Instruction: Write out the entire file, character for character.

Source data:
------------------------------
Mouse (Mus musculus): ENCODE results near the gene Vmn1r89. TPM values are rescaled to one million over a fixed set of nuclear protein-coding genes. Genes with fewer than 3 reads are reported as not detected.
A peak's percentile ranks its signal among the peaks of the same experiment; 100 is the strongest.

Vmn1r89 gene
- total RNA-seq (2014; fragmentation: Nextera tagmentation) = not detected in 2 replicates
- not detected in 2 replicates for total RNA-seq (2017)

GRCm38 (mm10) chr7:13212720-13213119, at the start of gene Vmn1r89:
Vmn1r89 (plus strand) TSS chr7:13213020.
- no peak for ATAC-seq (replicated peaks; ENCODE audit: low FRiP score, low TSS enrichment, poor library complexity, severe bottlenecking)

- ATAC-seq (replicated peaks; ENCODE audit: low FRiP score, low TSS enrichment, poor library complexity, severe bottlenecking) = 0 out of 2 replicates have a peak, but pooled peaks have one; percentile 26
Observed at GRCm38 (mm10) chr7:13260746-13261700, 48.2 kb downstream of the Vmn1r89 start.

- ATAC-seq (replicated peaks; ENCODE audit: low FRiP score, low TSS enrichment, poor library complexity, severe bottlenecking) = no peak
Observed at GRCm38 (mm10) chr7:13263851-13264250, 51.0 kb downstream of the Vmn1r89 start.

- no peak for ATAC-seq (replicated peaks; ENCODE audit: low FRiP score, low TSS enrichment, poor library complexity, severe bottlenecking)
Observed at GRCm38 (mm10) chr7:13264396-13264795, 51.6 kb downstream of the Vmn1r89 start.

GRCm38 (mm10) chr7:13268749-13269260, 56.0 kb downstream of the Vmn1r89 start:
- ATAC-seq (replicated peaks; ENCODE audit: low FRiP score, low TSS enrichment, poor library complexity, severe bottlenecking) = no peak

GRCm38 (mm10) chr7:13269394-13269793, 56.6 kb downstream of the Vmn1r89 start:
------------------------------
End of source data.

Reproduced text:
Mouse (Mus musculus): ENCODE results near the gene Vmn1r89. TPM values are rescaled to one million over a fixed set of nuclear protein-coding genes. Genes with fewer than 3 reads are reported as not detected.
A peak's percentile ranks its signal among the peaks of the same experiment; 100 is the strongest.

Vmn1r89 gene
- total RNA-seq (2014; fragmentation: Nextera tagmentation) = not detected in 2 replicates
- not detected in 2 replicates for total RNA-seq (2017)

GRCm38 (mm10) chr7:13212720-13213119, at the start of gene Vmn1r89:
Vmn1r89 (plus strand) TSS chr7:13213020.
- no peak for ATAC-seq (replicated peaks; ENCODE audit: low FRiP score, low TSS enrichment, poor library complexity, severe bottlenecking)

- ATAC-seq (replicated peaks; ENCODE audit: low FRiP score, low TSS enrichment, poor library complexity, severe bottlenecking) = 0 out of 2 replicates have a peak, but pooled peaks have one; percentile 26
Observed at GRCm38 (mm10) chr7:13260746-13261700, 48.2 kb downstream of the Vmn1r89 start.

- ATAC-seq (replicated peaks; ENCODE audit: low FRiP score, low TSS enrichment, poor library complexity, severe bottlenecking) = no peak
Observed at GRCm38 (mm10) chr7:13263851-13264250, 51.0 kb downstream of the Vmn1r89 start.

- no peak for ATAC-seq (replicated peaks; ENCODE audit: low FRiP score, low TSS enrichment, poor library complexity, severe bottlenecking)
Observed at GRCm38 (mm10) chr7:13264396-13264795, 51.6 kb downstream of the Vmn1r89 start.

GRCm38 (mm10) chr7:13268749-13269260, 56.0 kb downstream of the Vmn1r89 start:
- ATAC-seq (replicated peaks; ENCODE audit: low FRiP score, low TSS enrichment, poor library complexity, severe bottlenecking) = no peak

GRCm38 (mm10) chr7:13269394-13269793, 56.6 kb downstream of the Vmn1r89 start: